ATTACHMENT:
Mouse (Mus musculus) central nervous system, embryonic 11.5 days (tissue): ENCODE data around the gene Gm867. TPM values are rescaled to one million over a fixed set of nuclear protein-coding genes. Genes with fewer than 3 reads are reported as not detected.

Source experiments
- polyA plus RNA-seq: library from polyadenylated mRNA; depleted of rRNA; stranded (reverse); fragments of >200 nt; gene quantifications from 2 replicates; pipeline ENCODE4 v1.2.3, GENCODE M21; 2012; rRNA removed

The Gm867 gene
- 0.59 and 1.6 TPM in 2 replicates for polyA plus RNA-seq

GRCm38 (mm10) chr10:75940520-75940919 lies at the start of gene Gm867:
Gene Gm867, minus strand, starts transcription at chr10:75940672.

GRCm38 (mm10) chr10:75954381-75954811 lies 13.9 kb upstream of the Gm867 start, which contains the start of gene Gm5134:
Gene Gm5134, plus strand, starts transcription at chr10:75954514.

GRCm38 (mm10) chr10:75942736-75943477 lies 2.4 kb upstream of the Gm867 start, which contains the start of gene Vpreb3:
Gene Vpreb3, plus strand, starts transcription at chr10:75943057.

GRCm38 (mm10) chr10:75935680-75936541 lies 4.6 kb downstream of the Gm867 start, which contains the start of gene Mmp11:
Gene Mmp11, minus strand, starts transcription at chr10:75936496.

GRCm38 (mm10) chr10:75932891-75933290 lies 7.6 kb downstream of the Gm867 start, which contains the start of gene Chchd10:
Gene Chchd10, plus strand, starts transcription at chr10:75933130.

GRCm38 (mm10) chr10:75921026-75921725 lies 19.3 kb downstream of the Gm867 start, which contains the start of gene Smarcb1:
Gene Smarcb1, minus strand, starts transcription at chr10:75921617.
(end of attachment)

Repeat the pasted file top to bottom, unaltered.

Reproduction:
Mouse (Mus musculus) central nervous system, embryonic 11.5 days (tissue): ENCODE data around the gene Gm867. TPM values are rescaled to one million over a fixed set of nuclear protein-coding genes. Genes with fewer than 3 reads are reported as not detected.

Source experiments
- polyA plus RNA-seq: library from polyadenylated mRNA; depleted of rRNA; stranded (reverse); fragments of >200 nt; gene quantifications from 2 replicates; pipeline ENCODE4 v1.2.3, GENCODE M21; 2012; rRNA removed

The Gm867 gene
- 0.59 and 1.6 TPM in 2 replicates for polyA plus RNA-seq

GRCm38 (mm10) chr10:75940520-75940919 lies at the start of gene Gm867:
Gene Gm867, minus strand, starts transcription at chr10:75940672.

GRCm38 (mm10) chr10:75954381-75954811 lies 13.9 kb upstream of the Gm867 start, which contains the start of gene Gm5134:
Gene Gm5134, plus strand, starts transcription at chr10:75954514.

GRCm38 (mm10) chr10:75942736-75943477 lies 2.4 kb upstream of the Gm867 start, which contains the start of gene Vpreb3:
Gene Vpreb3, plus strand, starts transcription at chr10:75943057.

GRCm38 (mm10) chr10:75935680-75936541 lies 4.6 kb downstream of the Gm867 start, which contains the start of gene Mmp11:
Gene Mmp11, minus strand, starts transcription at chr10:75936496.

GRCm38 (mm10) chr10:75932891-75933290 lies 7.6 kb downstream of the Gm867 start, which contains the start of gene Chchd10:
Gene Chchd10, plus strand, starts transcription at chr10:75933130.

GRCm38 (mm10) chr10:75921026-75921725 lies 19.3 kb downstream of the Gm867 start, which contains the start of gene Smarcb1:
Gene Smarcb1, minus strand, starts transcription at chr10:75921617.